Friday, November 07, 2003

Last night Terryl Givens spoke at the Harvard Divinity School. He was chosen to speak by the HDS Latter-day Saint Society because of his reputation as a good scholar and the respect he has from faithful Latter-day Saints. This balance isn’t so easy to find. There are many successful Mormon scholars who are well respected within their field. But when they have something to say about Mormonism, they speak only to other Mormons. Much of the Mormon intelligentsia who does engage the outside world about Mormonism is either explicitly involved in apologetics, or harbors some hostility to the Church and its teachings. This division tends to perpetuate itself by leaving little room in between. At some point many LDS intellectuals find that there is a parting of the ways, and they must choose sides to defend their faith from malicious attackers who represent the outside world or expose its soft underbelly for destruction in order to gain respect and acceptance in the outside world.

There have been a few to have successfully navigated these waters when they speak about Mormonism, who have been able to achieve success and respect in both the world of Mormonism and world outside of Mormonism. Of course, no one will be universally liked, and extremists at either end will tend to dislike anyone who is not firmly within their own camp. Despite this, I think Terryl Givens, among others has achieved this kind of success. But no one has quite mastered it yet.

The Yale Conference on Mormonism demonstrated this to me. Many of the non-LDS respondents challenged what they understood to be claims of Mormon exceptionalism, wanting to show that Mormonism wasn’t as unique as it was being claimed to be by the LDS presenters. However, to my ear this claim wasn’t being made and if it weren’t for the persistence of this episode in nearly every one of the sessions, I wouldn’t have begun to see the problem. It seems that when Mormons speak of LDS doctrine or theology, the tone is often seen as “apologetic” by outsiders.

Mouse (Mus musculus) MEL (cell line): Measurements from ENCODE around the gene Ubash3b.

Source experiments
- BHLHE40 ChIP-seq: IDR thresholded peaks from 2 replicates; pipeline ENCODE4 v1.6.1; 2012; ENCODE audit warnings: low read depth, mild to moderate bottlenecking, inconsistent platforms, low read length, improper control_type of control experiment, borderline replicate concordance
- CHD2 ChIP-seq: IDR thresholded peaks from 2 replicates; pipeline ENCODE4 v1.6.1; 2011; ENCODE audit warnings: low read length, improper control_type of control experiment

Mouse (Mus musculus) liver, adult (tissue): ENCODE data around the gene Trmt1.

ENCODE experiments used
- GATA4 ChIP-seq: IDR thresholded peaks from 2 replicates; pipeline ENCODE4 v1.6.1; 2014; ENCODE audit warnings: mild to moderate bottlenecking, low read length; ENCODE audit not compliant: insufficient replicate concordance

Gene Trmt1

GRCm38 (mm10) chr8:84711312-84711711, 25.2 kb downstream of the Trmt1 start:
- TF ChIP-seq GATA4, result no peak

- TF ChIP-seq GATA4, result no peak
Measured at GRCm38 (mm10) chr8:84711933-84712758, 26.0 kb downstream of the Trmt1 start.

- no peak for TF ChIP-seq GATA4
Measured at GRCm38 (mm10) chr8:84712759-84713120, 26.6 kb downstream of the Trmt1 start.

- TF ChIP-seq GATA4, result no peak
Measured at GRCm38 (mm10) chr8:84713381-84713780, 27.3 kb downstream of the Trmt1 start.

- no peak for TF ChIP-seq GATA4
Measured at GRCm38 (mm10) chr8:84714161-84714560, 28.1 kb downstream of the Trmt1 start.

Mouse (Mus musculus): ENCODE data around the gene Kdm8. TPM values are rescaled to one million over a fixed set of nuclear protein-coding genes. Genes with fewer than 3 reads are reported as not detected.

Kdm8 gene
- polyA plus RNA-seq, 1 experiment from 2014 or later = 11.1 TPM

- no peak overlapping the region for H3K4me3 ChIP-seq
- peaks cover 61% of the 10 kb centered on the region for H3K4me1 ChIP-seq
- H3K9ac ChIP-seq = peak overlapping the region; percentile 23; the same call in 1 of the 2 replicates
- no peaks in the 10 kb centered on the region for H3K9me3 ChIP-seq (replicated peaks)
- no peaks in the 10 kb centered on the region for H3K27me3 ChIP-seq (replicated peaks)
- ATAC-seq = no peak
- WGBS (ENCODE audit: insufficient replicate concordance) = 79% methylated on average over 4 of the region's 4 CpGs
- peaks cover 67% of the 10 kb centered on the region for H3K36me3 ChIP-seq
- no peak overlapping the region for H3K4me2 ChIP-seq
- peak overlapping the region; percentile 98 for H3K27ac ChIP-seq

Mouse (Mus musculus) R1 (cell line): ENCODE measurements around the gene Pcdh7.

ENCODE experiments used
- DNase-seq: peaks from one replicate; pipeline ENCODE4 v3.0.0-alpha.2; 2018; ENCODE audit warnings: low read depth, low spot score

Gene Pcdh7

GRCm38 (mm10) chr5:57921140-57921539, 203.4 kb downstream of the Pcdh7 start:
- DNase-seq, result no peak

Last night was no exception. A close non-LDS friend of mine characterized Givens’ talk as “apologetic.” Perhaps it was. It celebrated in how Mormonism had closed the “sacred distance” that “other Christian religions” had seen as central to their religious experience. It was enthusiastic, and perhaps even triumphalistic. As a Mormon, I loved it. I tend to agree with most of what Givens says about Mormon metaphysics (though I think I disagree with him about the room left for myth and mystery…I will blog on this later). Maybe my friend was sensing in Givens’ talk was that he had delivered a theological discourse, not a theoretical treatise on the nature of Mormon heresy.

So why does this happen, even to LDS scholars who are most attentive to this very problem? Does the blame lie squarely on us? When faithful Mormons speak about Mormonism, are they inevitably involved in a theological defense of faith? Or is it that non-Mormons’ perceptions of Mormons are so strong that they lead them to interpret any positive (or at least not critical) evaluation of Mormonism as “apologetic”? I do not know the answer to this question, but I see it as a major hurdle to the success of a viable field Mormon Studies that engages academics regardless of belief.